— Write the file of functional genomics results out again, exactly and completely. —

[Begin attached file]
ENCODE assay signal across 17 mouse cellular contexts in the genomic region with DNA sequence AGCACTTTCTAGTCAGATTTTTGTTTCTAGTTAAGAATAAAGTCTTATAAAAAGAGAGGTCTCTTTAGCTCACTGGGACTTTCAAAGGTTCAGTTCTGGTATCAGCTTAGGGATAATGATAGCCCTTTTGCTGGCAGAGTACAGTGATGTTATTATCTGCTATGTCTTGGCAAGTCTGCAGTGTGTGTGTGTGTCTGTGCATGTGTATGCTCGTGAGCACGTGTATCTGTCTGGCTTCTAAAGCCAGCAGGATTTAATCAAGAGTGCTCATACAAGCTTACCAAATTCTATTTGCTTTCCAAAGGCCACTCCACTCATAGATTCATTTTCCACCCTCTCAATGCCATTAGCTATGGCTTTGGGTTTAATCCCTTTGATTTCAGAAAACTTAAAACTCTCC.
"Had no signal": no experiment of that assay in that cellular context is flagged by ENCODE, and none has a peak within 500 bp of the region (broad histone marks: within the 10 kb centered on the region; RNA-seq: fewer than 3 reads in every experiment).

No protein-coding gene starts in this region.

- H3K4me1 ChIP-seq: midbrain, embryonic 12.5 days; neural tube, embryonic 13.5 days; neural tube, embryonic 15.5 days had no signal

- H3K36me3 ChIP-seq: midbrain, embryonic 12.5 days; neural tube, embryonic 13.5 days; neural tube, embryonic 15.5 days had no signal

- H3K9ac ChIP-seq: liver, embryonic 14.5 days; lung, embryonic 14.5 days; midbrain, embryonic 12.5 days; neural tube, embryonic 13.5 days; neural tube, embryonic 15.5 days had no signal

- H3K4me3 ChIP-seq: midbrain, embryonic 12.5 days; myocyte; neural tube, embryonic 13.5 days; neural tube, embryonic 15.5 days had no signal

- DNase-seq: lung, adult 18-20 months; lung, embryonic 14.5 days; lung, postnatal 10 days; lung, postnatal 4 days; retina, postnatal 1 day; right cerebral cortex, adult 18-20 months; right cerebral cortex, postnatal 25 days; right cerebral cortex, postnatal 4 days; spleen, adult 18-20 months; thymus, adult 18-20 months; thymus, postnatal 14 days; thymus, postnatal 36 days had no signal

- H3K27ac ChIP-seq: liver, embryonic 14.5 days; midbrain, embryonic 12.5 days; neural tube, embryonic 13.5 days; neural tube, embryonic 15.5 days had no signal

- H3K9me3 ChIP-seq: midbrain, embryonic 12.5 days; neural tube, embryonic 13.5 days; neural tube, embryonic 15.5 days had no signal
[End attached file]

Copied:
ENCODE assay signal across 17 mouse cellular contexts in the genomic region with DNA sequence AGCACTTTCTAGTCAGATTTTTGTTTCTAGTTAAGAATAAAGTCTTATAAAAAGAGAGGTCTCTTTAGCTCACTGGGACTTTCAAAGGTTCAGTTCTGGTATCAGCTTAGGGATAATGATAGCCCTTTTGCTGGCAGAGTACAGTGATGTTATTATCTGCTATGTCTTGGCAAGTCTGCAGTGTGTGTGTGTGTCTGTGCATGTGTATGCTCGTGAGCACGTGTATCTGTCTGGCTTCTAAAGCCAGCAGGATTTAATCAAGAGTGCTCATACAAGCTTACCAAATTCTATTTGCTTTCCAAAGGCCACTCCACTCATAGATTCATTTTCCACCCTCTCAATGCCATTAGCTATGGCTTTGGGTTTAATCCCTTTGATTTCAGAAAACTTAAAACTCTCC.
"Had no signal": no experiment of that assay in that cellular context is flagged by ENCODE, and none has a peak within 500 bp of the region (broad histone marks: within the 10 kb centered on the region; RNA-seq: fewer than 3 reads in every experiment).

No protein-coding gene starts in this region.

- H3K4me1 ChIP-seq: midbrain, embryonic 12.5 days; neural tube, embryonic 13.5 days; neural tube, embryonic 15.5 days had no signal

- H3K36me3 ChIP-seq: midbrain, embryonic 12.5 days; neural tube, embryonic 13.5 days; neural tube, embryonic 15.5 days had no signal

- H3K9ac ChIP-seq: liver, embryonic 14.5 days; lung, embryonic 14.5 days; midbrain, embryonic 12.5 days; neural tube, embryonic 13.5 days; neural tube, embryonic 15.5 days had no signal

- H3K4me3 ChIP-seq: midbrain, embryonic 12.5 days; myocyte; neural tube, embryonic 13.5 days; neural tube, embryonic 15.5 days had no signal

- DNase-seq: lung, adult 18-20 months; lung, embryonic 14.5 days; lung, postnatal 10 days; lung, postnatal 4 days; retina, postnatal 1 day; right cerebral cortex, adult 18-20 months; right cerebral cortex, postnatal 25 days; right cerebral cortex, postnatal 4 days; spleen, adult 18-20 months; thymus, adult 18-20 months; thymus, postnatal 14 days; thymus, postnatal 36 days had no signal

- H3K27ac ChIP-seq: liver, embryonic 14.5 days; midbrain, embryonic 12.5 days; neural tube, embryonic 13.5 days; neural tube, embryonic 15.5 days had no signal

- H3K9me3 ChIP-seq: midbrain, embryonic 12.5 days; neural tube, embryonic 13.5 days; neural tube, embryonic 15.5 days had no signal